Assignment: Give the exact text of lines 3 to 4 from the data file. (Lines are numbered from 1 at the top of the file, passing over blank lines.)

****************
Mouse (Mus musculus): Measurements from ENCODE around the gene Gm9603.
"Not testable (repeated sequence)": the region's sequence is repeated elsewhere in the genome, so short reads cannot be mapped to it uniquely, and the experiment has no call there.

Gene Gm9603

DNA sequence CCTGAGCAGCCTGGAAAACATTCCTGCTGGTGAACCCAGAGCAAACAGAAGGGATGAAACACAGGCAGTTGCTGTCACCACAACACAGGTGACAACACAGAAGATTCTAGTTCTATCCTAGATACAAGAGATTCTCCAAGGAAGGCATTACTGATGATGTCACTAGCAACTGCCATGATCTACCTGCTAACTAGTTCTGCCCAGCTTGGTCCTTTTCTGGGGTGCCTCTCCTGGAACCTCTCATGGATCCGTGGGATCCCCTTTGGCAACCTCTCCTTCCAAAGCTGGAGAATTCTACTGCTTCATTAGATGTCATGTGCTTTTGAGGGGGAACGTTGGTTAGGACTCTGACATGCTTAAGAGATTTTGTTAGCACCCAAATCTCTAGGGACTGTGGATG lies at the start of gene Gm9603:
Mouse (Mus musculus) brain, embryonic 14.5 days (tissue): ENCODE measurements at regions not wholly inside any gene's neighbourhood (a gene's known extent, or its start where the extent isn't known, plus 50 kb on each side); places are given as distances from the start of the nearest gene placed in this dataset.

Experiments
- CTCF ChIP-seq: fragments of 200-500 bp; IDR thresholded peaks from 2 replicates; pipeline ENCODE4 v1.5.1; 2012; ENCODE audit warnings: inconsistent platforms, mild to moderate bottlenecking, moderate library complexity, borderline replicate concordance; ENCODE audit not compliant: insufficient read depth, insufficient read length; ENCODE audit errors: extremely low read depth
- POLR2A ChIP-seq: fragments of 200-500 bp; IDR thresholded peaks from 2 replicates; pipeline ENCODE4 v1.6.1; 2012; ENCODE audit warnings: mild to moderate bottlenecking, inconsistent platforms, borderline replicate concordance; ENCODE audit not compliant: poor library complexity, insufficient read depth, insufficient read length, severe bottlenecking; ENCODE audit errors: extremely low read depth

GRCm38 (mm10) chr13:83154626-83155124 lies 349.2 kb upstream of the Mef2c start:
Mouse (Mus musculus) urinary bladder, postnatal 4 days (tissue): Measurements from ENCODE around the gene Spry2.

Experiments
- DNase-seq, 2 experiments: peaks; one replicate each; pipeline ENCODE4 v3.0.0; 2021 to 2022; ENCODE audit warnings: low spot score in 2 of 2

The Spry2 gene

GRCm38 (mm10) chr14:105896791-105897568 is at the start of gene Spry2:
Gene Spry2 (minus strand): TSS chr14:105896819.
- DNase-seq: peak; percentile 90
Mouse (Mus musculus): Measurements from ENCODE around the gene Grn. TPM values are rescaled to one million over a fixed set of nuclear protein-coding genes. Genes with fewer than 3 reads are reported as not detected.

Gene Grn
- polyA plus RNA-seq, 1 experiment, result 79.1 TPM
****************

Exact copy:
Gene Gm9603

DNA sequence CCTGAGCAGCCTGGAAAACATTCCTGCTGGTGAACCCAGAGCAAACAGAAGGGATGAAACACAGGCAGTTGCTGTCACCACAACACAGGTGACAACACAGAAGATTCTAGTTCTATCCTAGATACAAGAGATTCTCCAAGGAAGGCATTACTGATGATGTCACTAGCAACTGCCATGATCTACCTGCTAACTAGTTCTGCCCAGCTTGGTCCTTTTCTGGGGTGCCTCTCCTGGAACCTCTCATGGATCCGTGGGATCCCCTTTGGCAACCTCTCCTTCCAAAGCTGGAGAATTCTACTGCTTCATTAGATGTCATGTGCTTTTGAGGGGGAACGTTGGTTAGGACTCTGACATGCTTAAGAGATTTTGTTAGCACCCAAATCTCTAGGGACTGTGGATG lies at the start of gene Gm9603: